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Narrative of a Mission to Central Africa Performed in the Years 1850-51, Volume 1 Under the Orders and at the Expense of Her Majesty's Government   By: (1806-1851)

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[Transcriber's note: This text contains characters with macrons and breve accents. For this Latin 1 version, they have been transcribed using [=x] for characters with macrons, and [)x] for breve accents, where x is the accented character.

Some inconsistencies in the dates have been corrected in chapters XV and XVI: September 29th has been changed to August 29th, October 1st to September 1st, and October 4th to September 4th.]

NARRATIVE OF A MISSION TO CENTRAL AFRICA PERFORMED IN THE YEARS 1850 51,

UNDER THE ORDERS AND AT THE EXPENSE OF HER MAJESTY'S GOVERNMENT.

BY THE LATE JAMES RICHARDSON, AUTHOR OF "TRAVELS IN THE GREAT DESERT OF SAHARA."

IN TWO VOLUMES.

VOL. I.

LONDON: CHAPMAN AND HALL, 193 PICADILLY.

MDCCCLIII.

LONDON: Printed by G. Barclay, Castle St. Leicester Sq.

PREFACE.

The task of the Editor of these volumes has been principally one of arrangement and compression. The late lamented Mr. James Richardson left behind him a copious journal, comprised in eight small but closely written volumes, besides a vast heap of despatches and scattered memoranda; and, at first sight, it seemed to me that it would be necessary to melt the whole down into a narrative in the third person. On attentively studying the materials before me, however, I perceived that Mr. Richardson had written in most places with a view to publication; and that, had he lived, he would soon have brought what, on a cursory examination, appeared a mere chaotic mass, into a shape that would have accorded with his own idea of a book of travels. Such being the case, I thought it best in order to leave the stamp of authenticity on this singular record of enterprise to do little more than the author would himself have done. In the form of a diary, therefore written sometimes with Oriental naïveté the reader will here find what may be called the domestic history of one of the most successful expeditions undertaken for the exploration of Central Africa. I believe it would have been possible to get up a work of more temporary interest from the same materials; but this could only have been done by sacrificing truthfulness of detail. In the present form, Mr. Richardson's journal will always remain as an authority on the geography and present condition of a large portion of the Saharan desert, hitherto unvisited, at any rate undescribed.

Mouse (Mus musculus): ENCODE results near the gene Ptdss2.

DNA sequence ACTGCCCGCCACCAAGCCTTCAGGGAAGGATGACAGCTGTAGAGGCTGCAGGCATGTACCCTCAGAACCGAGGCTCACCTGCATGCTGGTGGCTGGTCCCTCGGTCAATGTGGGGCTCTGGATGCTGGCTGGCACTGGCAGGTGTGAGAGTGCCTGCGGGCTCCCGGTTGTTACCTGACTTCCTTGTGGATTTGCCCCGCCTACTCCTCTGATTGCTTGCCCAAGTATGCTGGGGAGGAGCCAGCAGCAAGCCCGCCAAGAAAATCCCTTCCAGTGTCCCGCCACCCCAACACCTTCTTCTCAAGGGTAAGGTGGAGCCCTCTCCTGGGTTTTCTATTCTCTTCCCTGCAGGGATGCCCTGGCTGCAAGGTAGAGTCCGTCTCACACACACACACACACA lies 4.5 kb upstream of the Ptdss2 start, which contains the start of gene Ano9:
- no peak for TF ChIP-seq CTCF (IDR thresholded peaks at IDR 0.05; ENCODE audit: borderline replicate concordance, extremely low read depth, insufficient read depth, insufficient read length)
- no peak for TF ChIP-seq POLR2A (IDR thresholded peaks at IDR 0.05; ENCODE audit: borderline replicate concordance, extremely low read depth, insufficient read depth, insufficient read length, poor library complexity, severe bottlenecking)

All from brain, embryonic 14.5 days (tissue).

As will be seen, the Mission was accompanied by two German gentlemen, Drs. Barth and Overweg the former, of whom I had the pleasure of meeting in Egypt, after his enterprising ride along the coast of Libya. They are still in Central Africa, pushing their excursions on all sides, from Bornou into unknown tracts; and the accounts they may publish on their return will be anxiously looked for. The great traverse of the Saharan desert, however, with all its vicissitudes and dangers, the physical aspect of that wonderful region, and the manners of the various tribes that inhabit it, will, in the present volume, be found to be fully described not, it is true, with much attempt at literary ornament, but in the vivid though simple language in which a man sets down impressions which he has just received. I have endeavoured to remove all the faults which may be supposed to have arisen from haste or carelessness, and have necessarily re written several passages, and passed a correcting pen over the whole manuscript. But I think I may say with confidence, that there is no observation or statement in the following pages which cannot be justified by a reference to the original journals and scattered memoranda.

To me this simple record of daily occurrences seems highly interesting. It divides itself, naturally, into a succession of parts of unequal importance. First comes an account of the journey to Mourzuk, the capital of Fezzan, containing the traverse of the frightful Hamadah or plateau which separates that province from the regency of Tripoli. Then we have a residence at Mourzuk itself, Mr. Richardson being obliged to wait the arrival from Ghât of an escort of Tuarick chieftains, with whom he had partly made acquaintance during a former trip in the desert... Continue reading book >>




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